How to DIY a tech career to suit your passion

Career in information technology

Interested in IT but not sure if it fits with your other passions? Read this first to discover how you can use tech skills and qualifications to build your dream career.

What comes to mind when you think about a career in Information Technology (IT)? Working at a service desk? Coding in the basement? Do the characters from The IT Crowd pop into your head?

Well, we have to ask: have you tried turning your preconceptions off and on again? Because it sounds like you need to reboot what you think about careers in technology.

Associate Professor Butler - Career in Information Technology
Associate Professor Matthew Butler, Deputy Dean (Education) from Monash University’s Faculty of IT.

“The stereotype of the super techy IT ‘nerds’ has been around since the 80s. Maybe there was some truth to it then, but those days are gone,” says Associate Professor Matthew Butler, Deputy Dean (Education) from Monash University’s Faculty of IT.

With technology so pervasive, the demand for skills is also huge. According to the 2021 ACS Digital Pulse Report, only 7,000 students graduated with an IT degree in 2019, but Australia will need about 60,000 IT workers in the next five years. You don’t have to be a math genius to see that those numbers don’t add up!

Part of this massive skills shortage probably comes from these persistent stereotypes that make too many people think IT careers aren’t for them – but the opposite is true. The tech sector needs people as diverse as the users they’re building tech for, and that means you.

“You can learn the fundamentals of IT and use that to innovate in another area, whether that’s in business, science or the humanities,” says Associate Professor Butler.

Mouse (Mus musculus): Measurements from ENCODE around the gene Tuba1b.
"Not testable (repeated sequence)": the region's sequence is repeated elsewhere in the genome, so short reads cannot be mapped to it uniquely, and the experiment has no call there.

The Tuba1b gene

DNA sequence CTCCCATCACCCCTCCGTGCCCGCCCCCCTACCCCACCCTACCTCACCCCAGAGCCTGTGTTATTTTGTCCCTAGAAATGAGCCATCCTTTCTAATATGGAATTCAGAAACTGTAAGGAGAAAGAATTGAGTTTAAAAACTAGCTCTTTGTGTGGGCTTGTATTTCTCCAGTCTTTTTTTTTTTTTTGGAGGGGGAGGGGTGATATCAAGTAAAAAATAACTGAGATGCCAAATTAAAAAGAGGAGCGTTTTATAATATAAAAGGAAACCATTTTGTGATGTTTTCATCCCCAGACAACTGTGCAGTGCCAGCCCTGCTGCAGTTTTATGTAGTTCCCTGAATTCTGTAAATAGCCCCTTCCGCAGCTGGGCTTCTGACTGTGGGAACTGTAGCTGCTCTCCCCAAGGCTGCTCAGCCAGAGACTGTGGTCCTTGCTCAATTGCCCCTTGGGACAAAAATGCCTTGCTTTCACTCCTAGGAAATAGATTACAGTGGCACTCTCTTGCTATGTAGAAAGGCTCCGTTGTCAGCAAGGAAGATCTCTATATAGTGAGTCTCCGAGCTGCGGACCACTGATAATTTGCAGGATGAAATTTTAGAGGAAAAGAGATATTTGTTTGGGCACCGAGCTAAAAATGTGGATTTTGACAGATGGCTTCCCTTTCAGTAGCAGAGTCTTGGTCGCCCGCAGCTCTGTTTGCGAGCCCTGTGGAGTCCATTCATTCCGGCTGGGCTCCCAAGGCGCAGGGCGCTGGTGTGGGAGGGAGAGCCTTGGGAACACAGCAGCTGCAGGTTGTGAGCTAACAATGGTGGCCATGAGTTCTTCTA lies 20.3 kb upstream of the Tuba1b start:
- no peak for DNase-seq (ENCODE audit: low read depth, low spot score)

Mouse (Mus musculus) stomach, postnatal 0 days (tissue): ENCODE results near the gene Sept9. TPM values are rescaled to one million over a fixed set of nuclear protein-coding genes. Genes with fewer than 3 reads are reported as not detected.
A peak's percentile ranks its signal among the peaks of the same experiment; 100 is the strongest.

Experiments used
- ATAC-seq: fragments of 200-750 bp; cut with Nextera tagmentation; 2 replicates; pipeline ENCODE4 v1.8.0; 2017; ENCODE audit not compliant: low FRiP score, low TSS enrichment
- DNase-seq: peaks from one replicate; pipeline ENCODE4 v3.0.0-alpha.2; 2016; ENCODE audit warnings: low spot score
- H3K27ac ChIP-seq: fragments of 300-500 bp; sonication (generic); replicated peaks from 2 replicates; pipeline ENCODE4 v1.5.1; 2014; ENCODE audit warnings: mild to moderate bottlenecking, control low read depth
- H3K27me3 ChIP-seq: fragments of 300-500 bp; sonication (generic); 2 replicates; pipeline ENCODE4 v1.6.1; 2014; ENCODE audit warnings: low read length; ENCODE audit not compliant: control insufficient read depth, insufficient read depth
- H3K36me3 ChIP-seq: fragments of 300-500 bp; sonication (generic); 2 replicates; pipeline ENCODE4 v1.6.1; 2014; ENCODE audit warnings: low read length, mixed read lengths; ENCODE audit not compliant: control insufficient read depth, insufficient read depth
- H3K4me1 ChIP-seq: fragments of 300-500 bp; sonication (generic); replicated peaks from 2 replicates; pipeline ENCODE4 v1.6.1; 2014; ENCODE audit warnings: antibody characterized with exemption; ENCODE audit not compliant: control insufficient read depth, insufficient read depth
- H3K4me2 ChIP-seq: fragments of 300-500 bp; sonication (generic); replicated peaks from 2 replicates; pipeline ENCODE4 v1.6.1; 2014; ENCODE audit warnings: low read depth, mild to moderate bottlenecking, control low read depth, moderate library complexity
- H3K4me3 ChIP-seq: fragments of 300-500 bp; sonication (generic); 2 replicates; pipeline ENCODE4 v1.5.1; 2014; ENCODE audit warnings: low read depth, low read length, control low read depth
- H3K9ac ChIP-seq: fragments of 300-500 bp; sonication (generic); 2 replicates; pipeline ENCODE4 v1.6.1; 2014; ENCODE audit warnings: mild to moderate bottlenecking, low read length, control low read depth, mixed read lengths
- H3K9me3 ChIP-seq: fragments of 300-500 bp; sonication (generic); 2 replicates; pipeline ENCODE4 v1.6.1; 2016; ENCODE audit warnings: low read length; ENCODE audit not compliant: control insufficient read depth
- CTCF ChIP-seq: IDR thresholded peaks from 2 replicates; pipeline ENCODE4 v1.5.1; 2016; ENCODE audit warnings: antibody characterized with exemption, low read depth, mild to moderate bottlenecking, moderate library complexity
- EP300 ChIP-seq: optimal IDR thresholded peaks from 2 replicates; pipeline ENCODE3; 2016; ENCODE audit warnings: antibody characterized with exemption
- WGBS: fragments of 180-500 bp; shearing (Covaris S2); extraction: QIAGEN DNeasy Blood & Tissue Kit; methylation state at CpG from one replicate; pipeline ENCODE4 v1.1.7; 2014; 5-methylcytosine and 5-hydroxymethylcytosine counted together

Build your own IT career

One way to find your niche in the tech sector is to build a unique set of qualifications and skills, to prepare you for the jobs of tomorrow, and for a future career that suits you down to the ground.

For example, Monash University’s Faculty of IT offers two course approaches for its undergraduate degrees: comprehensive (such as the Bachelor of IT) and specialist (Bachelor of Computer Science). While both give prospective students the same access to the university’s impressive IT facilities and teaching expertise, they mean you can choose a path that most suits you.

Unsure exactly where you want your degree to take you? A ‘comprehensive’ degree means you can study a range of subjects in your first year before choosing from the long list of majors (covering cool areas like Games Development, Data Science or Cybersecurity). Or if you are keen on a specific career path, the ‘specialist’ approach allows you to concentrate on one particular area of study from the start.

Make it a double

Another way to DIY your dream tech career is to choose a double degree to combine tech with another area of interest or passion, resulting in a truly bespoke set of qualifications. 

For example, at Monash you can combine a Bachelor of IT with a second degree in Commerce, Business, Fine Art, Criminology, Global Studies or Law, just to name a few! 

“Double degrees are increasingly where it’s at. The days are gone when IT was looked at in isolation. IT is seen as an enabler or to lead innovation in other industries,” says Associate Professor Butler.

And he stresses that you don’t need to be a coding whizz in high school to consider this study or career path.

“We don’t expect students to be bringing in a wealth of experience with tech in the degree. What we want them to bring is enthusiasm and a passion for how they want to use technology to innovate.”

This article was produced in partnership with Monash University Faculty of IT and originally appears in Careers with STEM: Technology 2021. 

Gemma Chilton

Author: Gemma Chilton

Gemma is the Managing Editor of Careers with STEM magazine. She has previously worked as Digital Managing Editor at Australian Geographic and a staff writer at Cosmos science magazine.


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